Anthony and his adopted family. Coach James Brewer and his wife, Debbie, opened their home to Anthony, inviting him to become a member of the Brewer family.

Anthony lost both his home and his mother at the beginning of seventh grade. Until word of his situation reached his childhood basketball coach, Anthony was at the mercy of other people’s generosity. Luckily, Coach James Brewer and his wife, Debbie, opened their home to Anthony, inviting him to become the newest member of the Brewer family.

“Family isn’t always blood. It’s the people who want you in their life,” Anthony said.

Along with his new home, name, and siblings, Anthony also gained the security he had always longed for. Under the Brewers’ generous and secure roof, Anthony flourished in the classroom and on the basketball court.

Luckily for Berea College, Anthony’s name also found its way to the desk of John Hemenway, Head Coach of the Berea Mountaineers men’s basketball team. Anthony said, “First it was Coach Brewer—Dad—and then it was Coach Hemenway. I’m lucky to have met good people who saw my potential. They helped me see it too.”

“He’s a natural leader. He was always working, always keeping the ball moving,” Coach Hemenway said, “He really motivated the guys. He won me over, quick.”

Anthony alongside coach Hemenway

Anthony pictured with Berea Head Men’s Basketball Coach John Hemenway.

After a few quick chats with Anthony, Coach Hemenway won Anthony over as well. “Not having to pay tuition was huge,” Anthony said. “I felt so good taking that expense off my family’s plate since they’d already given me so much.”

Anthony helped the Mountaineers earn four consecutive winning seasons. He was also named team captain and All-American two years in a row, and he shattered multiple school records, including all-time assists.

“His assists speak for themselves,” Coach Hemenway said. “Anthony was more interested in helping the team win, not just making himself look good. But more than that, he was a role model. Everybody knew him and couldn’t help but like him—they even voted him Homecoming King. On and off the court, he showed up when he said he would and brought this positive energy that you just had to see to believe.”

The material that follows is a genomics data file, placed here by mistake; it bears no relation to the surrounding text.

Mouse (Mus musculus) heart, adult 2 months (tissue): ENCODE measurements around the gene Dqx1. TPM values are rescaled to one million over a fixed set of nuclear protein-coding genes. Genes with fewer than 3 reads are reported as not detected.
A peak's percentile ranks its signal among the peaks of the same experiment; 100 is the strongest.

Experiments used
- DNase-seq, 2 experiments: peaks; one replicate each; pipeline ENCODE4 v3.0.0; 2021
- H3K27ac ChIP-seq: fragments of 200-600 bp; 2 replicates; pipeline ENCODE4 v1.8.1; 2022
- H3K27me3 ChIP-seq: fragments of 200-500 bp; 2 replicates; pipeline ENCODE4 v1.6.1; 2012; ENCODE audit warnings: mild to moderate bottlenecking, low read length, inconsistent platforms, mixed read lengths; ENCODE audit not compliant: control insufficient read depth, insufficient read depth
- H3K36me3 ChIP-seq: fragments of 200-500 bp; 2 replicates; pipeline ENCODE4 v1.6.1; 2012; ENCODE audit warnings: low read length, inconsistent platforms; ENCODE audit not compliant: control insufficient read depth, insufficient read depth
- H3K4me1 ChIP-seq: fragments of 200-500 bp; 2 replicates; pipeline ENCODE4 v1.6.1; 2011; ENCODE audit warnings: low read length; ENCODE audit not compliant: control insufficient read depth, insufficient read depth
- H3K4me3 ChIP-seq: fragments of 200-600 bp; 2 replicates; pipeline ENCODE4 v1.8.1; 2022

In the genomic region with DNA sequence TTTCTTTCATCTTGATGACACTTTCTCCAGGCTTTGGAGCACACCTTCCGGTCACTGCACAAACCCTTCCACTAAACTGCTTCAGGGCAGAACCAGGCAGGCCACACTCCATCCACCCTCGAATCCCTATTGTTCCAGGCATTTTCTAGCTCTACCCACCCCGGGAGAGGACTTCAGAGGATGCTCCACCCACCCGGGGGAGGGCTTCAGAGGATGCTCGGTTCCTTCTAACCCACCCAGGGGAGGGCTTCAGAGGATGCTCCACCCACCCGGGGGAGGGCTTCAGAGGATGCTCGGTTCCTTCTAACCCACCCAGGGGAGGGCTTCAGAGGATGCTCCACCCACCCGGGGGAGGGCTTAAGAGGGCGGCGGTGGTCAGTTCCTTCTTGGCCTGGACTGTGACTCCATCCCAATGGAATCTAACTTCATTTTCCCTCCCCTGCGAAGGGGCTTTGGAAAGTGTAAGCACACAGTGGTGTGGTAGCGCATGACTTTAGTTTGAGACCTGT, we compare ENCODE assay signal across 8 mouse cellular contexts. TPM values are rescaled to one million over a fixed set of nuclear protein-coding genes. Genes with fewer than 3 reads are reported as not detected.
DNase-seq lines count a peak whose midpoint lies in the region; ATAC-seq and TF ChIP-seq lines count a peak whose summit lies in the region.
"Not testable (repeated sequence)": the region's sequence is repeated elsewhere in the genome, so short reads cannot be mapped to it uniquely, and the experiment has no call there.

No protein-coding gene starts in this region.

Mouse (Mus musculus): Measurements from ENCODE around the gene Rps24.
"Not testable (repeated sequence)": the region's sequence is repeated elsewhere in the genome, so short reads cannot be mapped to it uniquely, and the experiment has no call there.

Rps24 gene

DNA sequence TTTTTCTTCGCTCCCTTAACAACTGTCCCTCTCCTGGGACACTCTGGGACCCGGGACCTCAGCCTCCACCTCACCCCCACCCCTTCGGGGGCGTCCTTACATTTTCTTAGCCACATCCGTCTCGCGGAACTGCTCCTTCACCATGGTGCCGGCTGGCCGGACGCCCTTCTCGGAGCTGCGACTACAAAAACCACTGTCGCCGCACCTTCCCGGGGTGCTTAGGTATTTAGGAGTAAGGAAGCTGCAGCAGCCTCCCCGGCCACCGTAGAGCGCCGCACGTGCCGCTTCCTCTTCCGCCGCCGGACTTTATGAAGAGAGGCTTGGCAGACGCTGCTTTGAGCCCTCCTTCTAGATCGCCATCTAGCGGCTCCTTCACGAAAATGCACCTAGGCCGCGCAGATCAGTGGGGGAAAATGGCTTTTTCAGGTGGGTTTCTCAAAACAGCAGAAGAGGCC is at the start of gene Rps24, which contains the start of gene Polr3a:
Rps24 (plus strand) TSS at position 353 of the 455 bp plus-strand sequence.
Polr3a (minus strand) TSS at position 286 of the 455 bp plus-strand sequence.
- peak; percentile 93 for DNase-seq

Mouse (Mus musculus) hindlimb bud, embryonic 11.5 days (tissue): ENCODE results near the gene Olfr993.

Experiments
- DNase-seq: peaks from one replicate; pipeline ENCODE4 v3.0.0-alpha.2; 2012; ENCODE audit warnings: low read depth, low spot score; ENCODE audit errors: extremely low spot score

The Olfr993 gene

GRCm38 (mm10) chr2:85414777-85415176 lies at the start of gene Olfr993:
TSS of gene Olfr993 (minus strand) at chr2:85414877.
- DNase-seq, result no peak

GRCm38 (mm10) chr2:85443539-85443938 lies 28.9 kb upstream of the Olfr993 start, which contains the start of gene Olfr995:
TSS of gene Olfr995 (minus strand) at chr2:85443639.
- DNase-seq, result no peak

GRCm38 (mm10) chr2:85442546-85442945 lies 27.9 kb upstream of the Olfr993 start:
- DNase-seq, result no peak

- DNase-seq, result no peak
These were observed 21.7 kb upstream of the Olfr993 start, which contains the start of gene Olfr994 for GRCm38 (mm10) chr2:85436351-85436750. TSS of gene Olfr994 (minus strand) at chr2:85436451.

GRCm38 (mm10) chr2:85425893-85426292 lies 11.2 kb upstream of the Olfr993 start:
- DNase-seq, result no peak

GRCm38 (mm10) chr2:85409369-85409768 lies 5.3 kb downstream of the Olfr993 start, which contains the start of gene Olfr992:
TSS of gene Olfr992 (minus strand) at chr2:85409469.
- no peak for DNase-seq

Anthony walking across the stage in his graduation

Anthony was the first in his entire family to earn a college degree. He graduated with honors from Berea College with his degree in Education.

“Berea classes are no joke,” Anthony said, smiling. “I came out of high school with a 3.7 GPA, so I thought I’d be good in college. Then that 2.4 average hit me the first term, and I said, ‘I need to step it up here too.’”

So he buckled down, declared a major in Education, and improved his grades alongside his game. But above all, Anthony was brave enough to ask for help.

“In one class, my first paper came back an F. It hurt, but then I went to my professor’s office hours, then the writing center, and…my next papers got one grade higher until my last one got an A,” Anthony said. “Everywhere I looked for help, there was somebody there to give it. They really inspired me to teach that way when it was my turn in front of a class.”

Year after year of this dedicated effort eventually led Anthony to graduate with honors from Berea College with his degree in Education. Shortly after graduation, Anthony received a rare call from his biological uncle. “He said my college degree was the first in our entire family. It was surreal because I didn’t even know it until I’d already done it.”

Before he would find his own classroom, Anthony took an opportunity to keep building his career skills through BereaCorps, Berea’s career bridge program that offers staff positions at Berea College to recent graduates.

“It was one more opportunity Berea gave me to improve my life,” Anthony said. “Like everything else at Berea, it works if you do.”

Anthony next to a bulletin board

Anthony is now a teacher in Louisville, Kentucky, just north of his hometown.

By 2019, Anthony’s hard work and endless optimism led him to starting graduate school and earning his first teaching job at an inner-city middle school in Louisville, Kentucky, just north of his hometown. On top of fulfilling one of his dreams, Anthony was doubly thrilled to teach students who are the exact age he was when he needed help the most.

“I want to be there for them because someone was for me, multiple times. I want to be a role model for Black kids growing up like I did, who don’t see many people who look like them called ‘Doctor,’” Anthony said. “That’s why I’ll go for a Ph.D. after my master’s, to show them if I can do it, they can too.”

Anthony’s drive to pass his blessings on to others in need shows the powerful example you set when you give to Berea College, and that through helping Berea students like Anthony, your generosity ripples out to countless more deserving young people. By making a gift today at www.berea.edu/give or sending a check in the enclosed envelope, you can show the next generation of Berea students that, in Anthony’s words, “Success isn’t about the hand you’re dealt, but how you play it.”